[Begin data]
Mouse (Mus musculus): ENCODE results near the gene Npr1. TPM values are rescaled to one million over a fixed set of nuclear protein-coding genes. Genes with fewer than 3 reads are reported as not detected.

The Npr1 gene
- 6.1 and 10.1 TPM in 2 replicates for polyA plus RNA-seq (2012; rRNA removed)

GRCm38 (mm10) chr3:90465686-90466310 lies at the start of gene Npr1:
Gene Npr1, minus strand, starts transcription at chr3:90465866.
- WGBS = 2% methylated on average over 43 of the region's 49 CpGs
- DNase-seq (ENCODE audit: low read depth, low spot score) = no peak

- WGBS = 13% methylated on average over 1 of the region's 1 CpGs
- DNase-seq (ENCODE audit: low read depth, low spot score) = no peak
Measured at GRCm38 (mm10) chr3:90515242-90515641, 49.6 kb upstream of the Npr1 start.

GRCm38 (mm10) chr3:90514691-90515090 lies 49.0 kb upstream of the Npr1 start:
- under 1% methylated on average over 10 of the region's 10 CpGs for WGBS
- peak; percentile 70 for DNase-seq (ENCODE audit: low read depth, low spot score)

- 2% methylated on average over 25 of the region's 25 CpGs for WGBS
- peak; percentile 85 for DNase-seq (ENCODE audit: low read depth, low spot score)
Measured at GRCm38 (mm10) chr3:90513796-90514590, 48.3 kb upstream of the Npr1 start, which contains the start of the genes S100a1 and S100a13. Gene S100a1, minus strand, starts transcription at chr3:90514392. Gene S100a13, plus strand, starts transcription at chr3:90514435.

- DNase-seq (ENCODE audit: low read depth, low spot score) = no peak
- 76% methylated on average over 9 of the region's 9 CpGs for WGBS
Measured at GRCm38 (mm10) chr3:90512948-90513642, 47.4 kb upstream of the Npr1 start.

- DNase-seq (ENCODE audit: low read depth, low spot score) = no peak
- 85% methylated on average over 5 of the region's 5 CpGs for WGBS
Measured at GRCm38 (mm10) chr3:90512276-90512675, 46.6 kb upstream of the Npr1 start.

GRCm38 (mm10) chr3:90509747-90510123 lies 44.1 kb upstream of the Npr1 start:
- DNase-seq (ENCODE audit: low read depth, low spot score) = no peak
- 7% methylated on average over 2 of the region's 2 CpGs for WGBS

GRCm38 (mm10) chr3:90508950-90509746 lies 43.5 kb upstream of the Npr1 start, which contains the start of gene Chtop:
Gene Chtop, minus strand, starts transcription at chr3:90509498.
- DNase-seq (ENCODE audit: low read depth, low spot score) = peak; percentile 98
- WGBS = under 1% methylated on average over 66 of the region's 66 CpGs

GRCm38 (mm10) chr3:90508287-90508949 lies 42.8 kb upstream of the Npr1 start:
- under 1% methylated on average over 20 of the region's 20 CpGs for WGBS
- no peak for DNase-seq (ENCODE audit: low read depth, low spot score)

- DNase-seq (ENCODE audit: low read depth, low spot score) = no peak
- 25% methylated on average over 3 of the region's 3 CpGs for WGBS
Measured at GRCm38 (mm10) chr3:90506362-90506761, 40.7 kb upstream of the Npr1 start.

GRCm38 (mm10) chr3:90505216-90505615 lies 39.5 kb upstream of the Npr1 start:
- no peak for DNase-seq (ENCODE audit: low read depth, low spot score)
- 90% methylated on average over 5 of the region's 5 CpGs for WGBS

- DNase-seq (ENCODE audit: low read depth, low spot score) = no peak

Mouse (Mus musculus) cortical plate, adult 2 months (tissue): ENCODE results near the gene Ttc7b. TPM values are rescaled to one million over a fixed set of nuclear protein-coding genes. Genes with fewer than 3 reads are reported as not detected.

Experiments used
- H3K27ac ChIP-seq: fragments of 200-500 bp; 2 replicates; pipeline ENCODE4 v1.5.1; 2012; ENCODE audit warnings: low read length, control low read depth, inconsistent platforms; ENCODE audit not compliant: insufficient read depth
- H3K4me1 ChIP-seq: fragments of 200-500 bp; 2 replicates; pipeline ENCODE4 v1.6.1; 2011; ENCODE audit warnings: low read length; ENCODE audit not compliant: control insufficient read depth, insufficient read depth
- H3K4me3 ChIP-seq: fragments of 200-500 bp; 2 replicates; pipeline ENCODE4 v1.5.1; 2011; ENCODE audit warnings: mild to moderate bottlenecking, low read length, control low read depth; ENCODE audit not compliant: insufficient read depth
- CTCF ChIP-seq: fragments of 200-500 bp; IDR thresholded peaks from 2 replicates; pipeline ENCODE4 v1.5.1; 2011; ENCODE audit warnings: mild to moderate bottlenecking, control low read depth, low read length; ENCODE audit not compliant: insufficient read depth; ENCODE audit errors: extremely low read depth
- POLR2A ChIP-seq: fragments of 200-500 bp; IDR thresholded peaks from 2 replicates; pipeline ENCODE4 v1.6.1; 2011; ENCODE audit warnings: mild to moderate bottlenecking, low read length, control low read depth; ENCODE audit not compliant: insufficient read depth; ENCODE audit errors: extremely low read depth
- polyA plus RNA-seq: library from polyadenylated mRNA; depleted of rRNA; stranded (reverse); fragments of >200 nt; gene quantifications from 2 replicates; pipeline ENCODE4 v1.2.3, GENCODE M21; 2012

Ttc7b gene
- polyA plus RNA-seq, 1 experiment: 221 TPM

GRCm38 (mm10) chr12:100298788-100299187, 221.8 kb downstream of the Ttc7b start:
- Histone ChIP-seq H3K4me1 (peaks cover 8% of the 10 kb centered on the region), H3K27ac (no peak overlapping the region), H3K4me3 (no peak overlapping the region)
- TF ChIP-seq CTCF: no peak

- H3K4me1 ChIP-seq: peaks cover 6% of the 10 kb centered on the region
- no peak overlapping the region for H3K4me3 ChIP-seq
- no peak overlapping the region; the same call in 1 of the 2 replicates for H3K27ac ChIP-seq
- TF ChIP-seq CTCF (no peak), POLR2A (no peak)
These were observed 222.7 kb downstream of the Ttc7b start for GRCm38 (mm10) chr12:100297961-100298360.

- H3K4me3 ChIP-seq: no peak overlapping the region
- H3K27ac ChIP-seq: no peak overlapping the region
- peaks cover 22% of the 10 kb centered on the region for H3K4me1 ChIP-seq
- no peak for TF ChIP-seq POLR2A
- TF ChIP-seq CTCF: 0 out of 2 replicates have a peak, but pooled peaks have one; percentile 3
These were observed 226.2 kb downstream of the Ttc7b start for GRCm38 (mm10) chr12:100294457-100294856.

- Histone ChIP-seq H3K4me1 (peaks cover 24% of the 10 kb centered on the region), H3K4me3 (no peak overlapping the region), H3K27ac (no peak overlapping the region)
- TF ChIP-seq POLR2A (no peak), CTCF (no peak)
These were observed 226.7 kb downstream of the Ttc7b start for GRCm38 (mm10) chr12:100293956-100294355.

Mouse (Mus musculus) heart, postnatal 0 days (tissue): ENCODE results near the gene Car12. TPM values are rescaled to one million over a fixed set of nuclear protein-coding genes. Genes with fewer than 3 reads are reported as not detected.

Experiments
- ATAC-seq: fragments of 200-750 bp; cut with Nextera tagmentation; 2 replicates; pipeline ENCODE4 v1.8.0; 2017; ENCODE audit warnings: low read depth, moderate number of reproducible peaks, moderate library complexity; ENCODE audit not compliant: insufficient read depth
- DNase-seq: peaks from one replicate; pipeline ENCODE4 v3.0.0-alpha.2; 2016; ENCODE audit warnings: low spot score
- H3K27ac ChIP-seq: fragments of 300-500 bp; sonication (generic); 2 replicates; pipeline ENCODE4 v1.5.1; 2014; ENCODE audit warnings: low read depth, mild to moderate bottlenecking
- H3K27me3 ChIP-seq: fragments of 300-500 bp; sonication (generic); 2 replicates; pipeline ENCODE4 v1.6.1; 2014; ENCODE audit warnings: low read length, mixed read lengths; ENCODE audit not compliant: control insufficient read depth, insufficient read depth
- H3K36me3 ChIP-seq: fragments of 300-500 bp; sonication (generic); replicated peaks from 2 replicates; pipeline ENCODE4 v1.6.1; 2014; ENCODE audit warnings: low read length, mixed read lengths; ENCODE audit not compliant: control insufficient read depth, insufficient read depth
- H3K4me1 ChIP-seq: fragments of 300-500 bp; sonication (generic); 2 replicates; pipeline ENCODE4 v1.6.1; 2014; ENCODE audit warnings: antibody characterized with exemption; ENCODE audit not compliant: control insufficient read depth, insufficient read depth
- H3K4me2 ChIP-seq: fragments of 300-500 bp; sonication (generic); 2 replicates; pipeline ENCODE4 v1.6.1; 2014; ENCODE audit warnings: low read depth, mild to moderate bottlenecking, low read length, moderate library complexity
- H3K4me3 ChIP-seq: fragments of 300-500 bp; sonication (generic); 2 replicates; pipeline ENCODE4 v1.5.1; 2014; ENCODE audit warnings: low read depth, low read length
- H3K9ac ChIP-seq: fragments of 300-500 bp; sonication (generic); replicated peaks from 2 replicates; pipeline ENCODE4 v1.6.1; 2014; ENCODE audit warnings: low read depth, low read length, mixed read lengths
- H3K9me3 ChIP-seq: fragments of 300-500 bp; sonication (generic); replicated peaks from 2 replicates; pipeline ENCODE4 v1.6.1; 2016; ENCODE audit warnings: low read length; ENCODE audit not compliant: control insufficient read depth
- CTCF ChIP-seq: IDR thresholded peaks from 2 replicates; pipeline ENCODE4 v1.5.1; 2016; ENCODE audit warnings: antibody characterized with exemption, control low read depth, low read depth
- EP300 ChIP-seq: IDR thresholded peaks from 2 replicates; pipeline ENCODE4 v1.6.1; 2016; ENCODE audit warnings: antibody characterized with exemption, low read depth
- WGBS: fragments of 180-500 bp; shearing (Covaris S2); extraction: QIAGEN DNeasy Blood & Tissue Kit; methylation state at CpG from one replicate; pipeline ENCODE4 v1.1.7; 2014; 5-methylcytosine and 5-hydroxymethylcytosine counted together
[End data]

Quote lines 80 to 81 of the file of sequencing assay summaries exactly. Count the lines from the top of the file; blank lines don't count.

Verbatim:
- EP300 ChIP-seq: IDR thresholded peaks from 2 replicates; pipeline ENCODE4 v1.6.1; 2016; ENCODE audit warnings: antibody characterized with exemption, low read depth
- WGBS: fragments of 180-500 bp; shearing (Covaris S2); extraction: QIAGEN DNeasy Blood & Tissue Kit; methylation state at CpG from one replicate; pipeline ENCODE4 v1.1.7; 2014; 5-methylcytosine and 5-hydroxymethylcytosine counted together